International Church of Cannabis
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The International Church of Cannabis – An Interview With Lee Molloy

We got the chance to interview Lee Molloy,  a co-founding member of the International Church of Cannabis located in Denver, Colorado. This church is hoping to help people find and create the best versions of themselves through what they consider to be a sacred plant, cannabis.

Listen to the podcast here or on iTunes or read the interview below!

I’m curious to hear what inspired you on your journey to create the Church of Cannabis?

We were very fortunate to have access to the facility here, the actual church building itself. So rather than turning that building into condos or something else, we decided a better use of would be to keep it as a church. It’s a beautiful building, it’s a beautiful piece of architecture. We don’t need any more condos in this part of Denver. So, we thought, what kind of a church would could we go to coming from different backgrounds, different cultural backgrounds, different religious backgrounds, different traditions, different countries as a group of people? We decided that the sacrament of cannabis was what was bringing us together regarding being able to ritually use it and talk about things. The church location was a perfect location to do it, and so we were able to manifest that dream of creating the Church of Cannabis right here in Denver, and that’s what we did.

Your church looks beautiful by the way!

Yeah, it’s absolutely beautiful. I mean I would say it was one of the premier tourist attractions here in Denver. In fact, Atlas Obscura has it as the number two thing to do on your visit. We’re fortunate enough to have world-class artists who have lent their talents to church both from the outside facade to the inside of the chapel in the basement and other places in the church. So we have people whose work you’re going to find in the Guggenheim Museum, in the Museum of Modern Art, in private collections in multimillionaires and billionaires homes all over the world lending their work here for free to create what is truly a unique asset to Denver.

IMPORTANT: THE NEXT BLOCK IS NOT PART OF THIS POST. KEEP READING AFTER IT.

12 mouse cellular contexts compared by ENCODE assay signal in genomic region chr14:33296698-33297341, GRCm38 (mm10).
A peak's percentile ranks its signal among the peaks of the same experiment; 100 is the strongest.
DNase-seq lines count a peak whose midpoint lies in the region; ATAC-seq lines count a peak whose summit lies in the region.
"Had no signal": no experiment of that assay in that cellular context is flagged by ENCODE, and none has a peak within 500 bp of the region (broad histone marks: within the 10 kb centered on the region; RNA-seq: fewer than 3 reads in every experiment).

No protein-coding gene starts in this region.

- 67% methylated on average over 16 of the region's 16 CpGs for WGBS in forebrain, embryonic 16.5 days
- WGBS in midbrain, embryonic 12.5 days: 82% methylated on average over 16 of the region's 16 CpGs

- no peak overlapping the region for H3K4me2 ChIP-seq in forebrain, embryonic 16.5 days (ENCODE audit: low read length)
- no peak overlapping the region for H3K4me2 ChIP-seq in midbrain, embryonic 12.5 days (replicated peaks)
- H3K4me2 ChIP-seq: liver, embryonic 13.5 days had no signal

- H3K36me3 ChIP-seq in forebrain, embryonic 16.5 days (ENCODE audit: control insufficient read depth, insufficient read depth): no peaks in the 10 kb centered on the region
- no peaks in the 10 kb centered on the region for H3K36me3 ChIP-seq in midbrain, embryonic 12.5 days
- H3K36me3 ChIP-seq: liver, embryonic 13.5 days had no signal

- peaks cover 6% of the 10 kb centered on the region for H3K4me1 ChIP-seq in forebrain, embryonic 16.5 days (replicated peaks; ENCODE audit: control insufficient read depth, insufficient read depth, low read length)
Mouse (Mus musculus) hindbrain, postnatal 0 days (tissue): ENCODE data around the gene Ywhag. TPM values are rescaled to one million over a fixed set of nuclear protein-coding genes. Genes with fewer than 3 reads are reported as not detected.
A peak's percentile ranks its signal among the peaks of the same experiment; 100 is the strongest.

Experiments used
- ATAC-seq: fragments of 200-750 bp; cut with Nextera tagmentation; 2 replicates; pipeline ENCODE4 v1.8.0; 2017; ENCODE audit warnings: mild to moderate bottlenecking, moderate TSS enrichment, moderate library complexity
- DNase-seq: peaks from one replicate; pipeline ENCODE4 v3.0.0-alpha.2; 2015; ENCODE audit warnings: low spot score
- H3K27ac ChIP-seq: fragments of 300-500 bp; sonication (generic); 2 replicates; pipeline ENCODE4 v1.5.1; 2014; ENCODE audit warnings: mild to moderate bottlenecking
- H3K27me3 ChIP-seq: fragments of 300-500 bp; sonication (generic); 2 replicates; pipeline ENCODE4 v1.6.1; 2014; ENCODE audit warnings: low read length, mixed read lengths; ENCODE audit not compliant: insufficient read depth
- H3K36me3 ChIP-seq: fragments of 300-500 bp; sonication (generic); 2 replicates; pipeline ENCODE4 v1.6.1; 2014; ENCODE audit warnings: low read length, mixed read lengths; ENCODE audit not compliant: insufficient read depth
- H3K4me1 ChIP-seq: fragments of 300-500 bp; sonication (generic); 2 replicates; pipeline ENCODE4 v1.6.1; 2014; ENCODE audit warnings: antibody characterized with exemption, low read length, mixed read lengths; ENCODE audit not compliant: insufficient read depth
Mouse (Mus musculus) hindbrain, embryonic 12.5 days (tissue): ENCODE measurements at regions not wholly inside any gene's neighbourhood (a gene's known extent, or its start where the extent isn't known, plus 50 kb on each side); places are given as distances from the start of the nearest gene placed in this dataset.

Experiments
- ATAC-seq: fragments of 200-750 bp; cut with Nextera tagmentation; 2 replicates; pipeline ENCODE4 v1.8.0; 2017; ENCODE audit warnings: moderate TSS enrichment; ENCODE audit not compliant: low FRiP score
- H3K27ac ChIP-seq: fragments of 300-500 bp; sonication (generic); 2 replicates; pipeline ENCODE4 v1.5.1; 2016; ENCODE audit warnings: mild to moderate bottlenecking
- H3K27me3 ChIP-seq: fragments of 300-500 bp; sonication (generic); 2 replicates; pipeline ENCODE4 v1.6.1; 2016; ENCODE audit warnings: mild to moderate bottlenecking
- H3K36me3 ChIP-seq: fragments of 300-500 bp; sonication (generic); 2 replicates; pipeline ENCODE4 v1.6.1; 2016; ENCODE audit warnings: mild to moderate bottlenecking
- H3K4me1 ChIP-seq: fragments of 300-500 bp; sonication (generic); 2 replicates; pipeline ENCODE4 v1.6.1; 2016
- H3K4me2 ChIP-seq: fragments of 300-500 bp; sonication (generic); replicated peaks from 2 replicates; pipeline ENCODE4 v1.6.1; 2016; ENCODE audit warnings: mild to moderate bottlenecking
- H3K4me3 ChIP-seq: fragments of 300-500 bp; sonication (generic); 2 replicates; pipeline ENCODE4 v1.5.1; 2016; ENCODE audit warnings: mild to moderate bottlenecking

Could you walk us through what a typical service might look like if we were to attend?

Well, I’m sure yourself and many of your listeners have been to church services in the past. And if you can imagine what that is like and multiply the amount of weed that you have there and then cut back on the amount of dogma that you might have there (because we’re much more open to different ideas), then you’ll probably find somewhere in the middle what our church service is like. We have a speaker. We have music. We have fellowship time, we organize doing community stuff like going out and giving warm clothes and food to the homeless to raising money for Toys for Tots at the Christmas period, going out doing street cleaning in the community. Typical church stuff. Less dogma more weed.

What is it about cannabis that an elevationist believe can bring you towards your best self or towards a more spiritual state?

I think that the most critical thing about cannabis especially when it’s used in a mindful and ritualistic way is it helps you to break down barriers or past perceptions that have been implanted into you at a child that you no longer even think about. You’re an American. You’re a Christian. You’re straight. Whatever these things are they’re kind of implanted upon you before you’ve had a chance to have a decision in the making of them. What Elevationists do with marijuana is by using it and stopping to think about this. Why am I an American? What makes me an American? What is it that defines an American? And you start to break down these ideas that you can do that secularly, in a secular conversation like that or you can do that by saying okay what makes you Jewish, what makes me a Christian, what makes you a Muslim, what makes you a pagan, what makes us different? And when you break that down, you’re really finding out not what makes you different, but what makes us the same. That elevates us up to a higher level to a better understanding of ourselves and of our greater community.

So, if you subscribe to this notion if you think you might want to become an Elevationist how would one go about doing that?

Well, you have to think about what it is you’re doing while using cannabis and to have a ritualistic, mindful way of doing it. You don’t have to come here to the Church of Cannabis if you don’t want to. Of course, everybody is welcome to attend, but you could be sitting there on your own in Iowa or in Florida or wherever it might be and still follow an Elevationist ideal by using your cannabis ritualistically think about your life and how you improve your life. So, you can be an Elevationist while still living and going to like a Christian church. For example, we have people that go to church on Sundays as a Christian and yet still come here as their second church because we’re not telling anybody that they need to convert from what they were to become something new because that’s not what this is about. You can be all of the above at the same time. You don’t have to fit into one box.